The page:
Mother decides against abortion | baby making progress

She was told to consider an abortion because her baby would have been born with severe disabilities and perhaps die within months.

“The doctors told me everything bad,” said Nekeisha Sherman Stephenson, a resident of Bog Walk, St Catherine. “When they told me the negative things, I simply locked my ears and thought about the positives.”

That spirit of positivity, Nekeisha indicated, influenced her to steer clear of abortion.

“The doctors said I was supposed to do an abortion, but that wasn’t on my agenda,” she told The Beacon. “I was wondering if the ultrasound is wrong, and the baby could have been normal.”

Nekeisha noted that she supports abortion, but only under certain circumstances. “Abortion is wrong unless it’s done in a life-threatening situation,” she declared, adding: “God gives us children and it is not our place to do away with any life.”

Her baby girl, Ameerah Stephenson, was born 17 months ago at Spanish Town Hospital, then sent to Bustamante Hospital for Children where she spent about six months.

Asked about her reaction when she first saw her child, Nekeisha said: “I was frighten; I only saw a big head.”

Ameerah was born with severe hydrocephalus – a condition in which fluid accumulates in the brain, enlarging the head and sometimes causing brain damage.

“My baby was also born with a hole in her heart, urinary infection, and less than two percent of her brain – and the brain that was there was abnormal. The doctors said maybe she would die after four months,”┬áNekeisha said.

“Her eyes were white when she was born; you couldn’t see the black part of the eyes. Doctors said she was going to be blind; she wouldn’t even talk. Now, she is calling ‘dada’ – she is saying one and two words.”

These photos show Ameerah with her older sister Mackqueeda and father Delroy Stephenson. She is pictured with her mother in the featured image.

The child, over time, improved significantly.

She is now seeing although she was predicted to be blind. Nekeisha said the child’s brain is now almost fully developed although she was born with only two percent of it.

“They did another CT scan before the baby’s third surgery; this showed that most of her brain is there, and there is no abnormality,” Nekeisha said in a tone filled with optimism.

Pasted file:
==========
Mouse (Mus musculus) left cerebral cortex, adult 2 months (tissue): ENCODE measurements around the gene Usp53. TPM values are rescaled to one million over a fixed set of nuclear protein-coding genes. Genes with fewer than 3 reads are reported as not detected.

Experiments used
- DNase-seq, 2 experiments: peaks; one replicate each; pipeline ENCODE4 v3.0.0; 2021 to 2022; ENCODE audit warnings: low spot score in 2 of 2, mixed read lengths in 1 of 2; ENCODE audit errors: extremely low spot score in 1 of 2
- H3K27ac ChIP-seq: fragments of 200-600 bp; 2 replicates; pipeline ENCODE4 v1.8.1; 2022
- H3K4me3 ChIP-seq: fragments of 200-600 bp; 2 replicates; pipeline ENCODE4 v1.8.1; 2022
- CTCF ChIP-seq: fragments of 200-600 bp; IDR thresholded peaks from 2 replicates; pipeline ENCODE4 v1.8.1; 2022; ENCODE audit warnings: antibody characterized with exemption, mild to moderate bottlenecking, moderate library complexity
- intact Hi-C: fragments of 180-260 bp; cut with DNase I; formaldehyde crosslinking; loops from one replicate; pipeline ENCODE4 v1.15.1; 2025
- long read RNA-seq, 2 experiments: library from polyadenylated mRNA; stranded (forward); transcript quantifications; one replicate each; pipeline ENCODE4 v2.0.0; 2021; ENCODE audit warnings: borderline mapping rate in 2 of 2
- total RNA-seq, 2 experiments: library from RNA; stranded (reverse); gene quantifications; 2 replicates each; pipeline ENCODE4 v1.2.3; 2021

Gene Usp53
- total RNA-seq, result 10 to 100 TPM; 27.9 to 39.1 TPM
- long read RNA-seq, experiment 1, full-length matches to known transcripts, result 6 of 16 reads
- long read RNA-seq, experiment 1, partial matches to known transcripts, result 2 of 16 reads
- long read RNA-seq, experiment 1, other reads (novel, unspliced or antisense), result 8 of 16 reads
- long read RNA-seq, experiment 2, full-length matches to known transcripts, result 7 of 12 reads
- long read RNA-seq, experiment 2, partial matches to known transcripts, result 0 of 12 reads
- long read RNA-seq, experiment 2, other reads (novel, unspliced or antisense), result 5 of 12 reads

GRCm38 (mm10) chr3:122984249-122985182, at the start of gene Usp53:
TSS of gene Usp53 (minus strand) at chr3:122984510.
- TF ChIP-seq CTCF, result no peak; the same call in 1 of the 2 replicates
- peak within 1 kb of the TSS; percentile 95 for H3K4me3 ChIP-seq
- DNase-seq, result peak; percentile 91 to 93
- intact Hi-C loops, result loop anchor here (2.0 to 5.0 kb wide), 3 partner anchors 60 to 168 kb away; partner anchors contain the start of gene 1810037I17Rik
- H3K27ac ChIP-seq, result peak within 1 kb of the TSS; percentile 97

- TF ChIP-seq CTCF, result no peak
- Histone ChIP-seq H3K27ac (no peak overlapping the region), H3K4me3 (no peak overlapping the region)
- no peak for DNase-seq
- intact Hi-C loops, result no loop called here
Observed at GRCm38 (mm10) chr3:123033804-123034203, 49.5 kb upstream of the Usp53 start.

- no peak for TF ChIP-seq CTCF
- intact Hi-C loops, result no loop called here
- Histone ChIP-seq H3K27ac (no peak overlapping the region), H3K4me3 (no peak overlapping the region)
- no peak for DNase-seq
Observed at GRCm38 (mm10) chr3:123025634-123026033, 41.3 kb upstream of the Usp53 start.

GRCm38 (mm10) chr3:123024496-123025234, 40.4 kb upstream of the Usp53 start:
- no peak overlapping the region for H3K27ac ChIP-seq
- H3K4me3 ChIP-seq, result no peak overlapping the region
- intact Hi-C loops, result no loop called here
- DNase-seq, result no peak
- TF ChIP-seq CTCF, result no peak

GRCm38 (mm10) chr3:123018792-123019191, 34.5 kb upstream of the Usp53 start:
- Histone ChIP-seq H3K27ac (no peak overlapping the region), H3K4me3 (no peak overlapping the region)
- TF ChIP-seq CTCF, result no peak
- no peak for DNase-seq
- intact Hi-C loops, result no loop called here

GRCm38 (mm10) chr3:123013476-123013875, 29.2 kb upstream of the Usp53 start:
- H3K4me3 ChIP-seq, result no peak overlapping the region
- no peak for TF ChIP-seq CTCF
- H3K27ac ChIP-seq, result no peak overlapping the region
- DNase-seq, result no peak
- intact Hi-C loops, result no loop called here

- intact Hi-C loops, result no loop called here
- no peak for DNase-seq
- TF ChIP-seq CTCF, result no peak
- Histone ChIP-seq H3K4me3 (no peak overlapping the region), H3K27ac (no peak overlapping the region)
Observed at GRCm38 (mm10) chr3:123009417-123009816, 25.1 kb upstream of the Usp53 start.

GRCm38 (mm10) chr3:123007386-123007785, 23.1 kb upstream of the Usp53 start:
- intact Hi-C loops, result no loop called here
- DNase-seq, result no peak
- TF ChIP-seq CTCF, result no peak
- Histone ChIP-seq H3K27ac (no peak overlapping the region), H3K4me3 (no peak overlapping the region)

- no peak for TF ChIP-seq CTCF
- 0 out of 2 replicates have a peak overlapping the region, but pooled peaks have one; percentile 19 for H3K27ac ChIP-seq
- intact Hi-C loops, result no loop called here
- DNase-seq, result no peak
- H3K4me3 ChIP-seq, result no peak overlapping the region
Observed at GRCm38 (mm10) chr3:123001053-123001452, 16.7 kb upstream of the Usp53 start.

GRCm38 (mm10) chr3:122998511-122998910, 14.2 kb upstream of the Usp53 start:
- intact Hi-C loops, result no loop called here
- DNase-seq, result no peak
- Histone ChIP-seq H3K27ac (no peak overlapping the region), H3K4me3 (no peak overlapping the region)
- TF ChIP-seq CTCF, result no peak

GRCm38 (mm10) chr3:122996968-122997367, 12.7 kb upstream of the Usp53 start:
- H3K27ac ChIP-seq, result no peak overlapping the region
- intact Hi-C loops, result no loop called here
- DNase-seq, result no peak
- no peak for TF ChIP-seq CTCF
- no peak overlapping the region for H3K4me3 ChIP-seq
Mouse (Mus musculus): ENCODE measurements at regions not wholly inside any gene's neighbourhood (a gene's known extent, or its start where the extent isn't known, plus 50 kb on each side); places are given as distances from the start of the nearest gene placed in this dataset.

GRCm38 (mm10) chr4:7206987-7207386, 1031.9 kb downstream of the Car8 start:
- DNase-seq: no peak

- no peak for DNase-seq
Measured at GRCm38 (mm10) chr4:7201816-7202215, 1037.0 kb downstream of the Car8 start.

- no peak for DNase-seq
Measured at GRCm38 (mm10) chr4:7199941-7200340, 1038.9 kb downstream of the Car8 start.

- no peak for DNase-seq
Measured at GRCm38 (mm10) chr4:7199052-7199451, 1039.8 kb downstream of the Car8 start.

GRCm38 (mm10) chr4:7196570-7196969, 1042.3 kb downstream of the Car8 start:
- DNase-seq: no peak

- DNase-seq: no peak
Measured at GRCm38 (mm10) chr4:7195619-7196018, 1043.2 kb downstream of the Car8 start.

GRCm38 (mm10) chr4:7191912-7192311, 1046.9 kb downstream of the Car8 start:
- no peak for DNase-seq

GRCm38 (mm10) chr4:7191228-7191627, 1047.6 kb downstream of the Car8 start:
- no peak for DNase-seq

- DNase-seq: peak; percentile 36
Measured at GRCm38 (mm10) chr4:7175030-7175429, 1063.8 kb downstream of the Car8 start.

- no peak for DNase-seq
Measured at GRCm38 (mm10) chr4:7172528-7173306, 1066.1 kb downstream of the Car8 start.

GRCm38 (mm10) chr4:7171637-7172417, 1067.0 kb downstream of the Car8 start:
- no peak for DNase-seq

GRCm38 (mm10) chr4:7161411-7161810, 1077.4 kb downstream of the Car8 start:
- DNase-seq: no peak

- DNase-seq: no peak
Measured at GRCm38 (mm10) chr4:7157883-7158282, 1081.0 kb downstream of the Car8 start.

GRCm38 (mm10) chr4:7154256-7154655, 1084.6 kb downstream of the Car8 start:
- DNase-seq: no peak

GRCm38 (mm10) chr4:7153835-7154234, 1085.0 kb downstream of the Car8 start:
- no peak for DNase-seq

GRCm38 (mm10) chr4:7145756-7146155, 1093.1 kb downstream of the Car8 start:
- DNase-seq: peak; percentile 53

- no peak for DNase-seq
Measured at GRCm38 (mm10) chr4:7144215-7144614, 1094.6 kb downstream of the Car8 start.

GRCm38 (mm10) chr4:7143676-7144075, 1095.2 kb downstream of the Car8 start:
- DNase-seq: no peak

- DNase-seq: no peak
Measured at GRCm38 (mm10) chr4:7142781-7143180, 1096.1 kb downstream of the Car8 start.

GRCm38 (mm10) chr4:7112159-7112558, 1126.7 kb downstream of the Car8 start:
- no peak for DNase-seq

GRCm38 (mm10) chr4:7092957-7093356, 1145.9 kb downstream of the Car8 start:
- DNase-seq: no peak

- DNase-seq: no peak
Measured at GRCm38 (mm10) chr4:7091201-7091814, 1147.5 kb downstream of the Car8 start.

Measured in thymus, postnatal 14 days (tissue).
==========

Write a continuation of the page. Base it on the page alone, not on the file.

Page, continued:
“My baby is now doing everything except that she isn’t walking yet. She is now a normal child; the only thing she has is a huge head to show that she was born that sick.”

The mother is oozing confidence that Ameerah will grow to live a normal life.

“I told God what I want; I told him I don’t want any disability. I am alright with the big head, but my baby will turn out normal. That’s what I am getting right now,” she opined.

Nekeisha, who previously had a miscarriage, told The Beacon that baby Ameerah is her second child. Her first daughter, Mackqueeda Stephenson, is in second form at Charlemont High School – Nekeisha’s alma mater.

The younger versions of Ameerah Stephenson

The mother, who resigned from her job to take care of Ameerah, said she encounters financial challenges at times, especially in covering medical bills.

Her husband, Delroy Stephenson, is now the family’s sole breadwinner. “He loves the baby more than me; he is even more careful with her than I am,” Nekeisha said.

She further stated that her family’s love and care are Ameerah best medicine, adding that she would advise mothers to avoid abandoning their ill babies at hospitals.

“When you leave them at the hospital and they don’t feel that connection with anybody, after a while, they just die,” Nekeisha reasoned. “Many babies like mine are not doing anything for themselves because they are abandoned at the hospital. When you stay with them and give them love, it makes them want to fight to get well.”

Ameerah, no doubt, is among the little ones impressively fighting the big battles to get well.

By Horace Mills, Journalist

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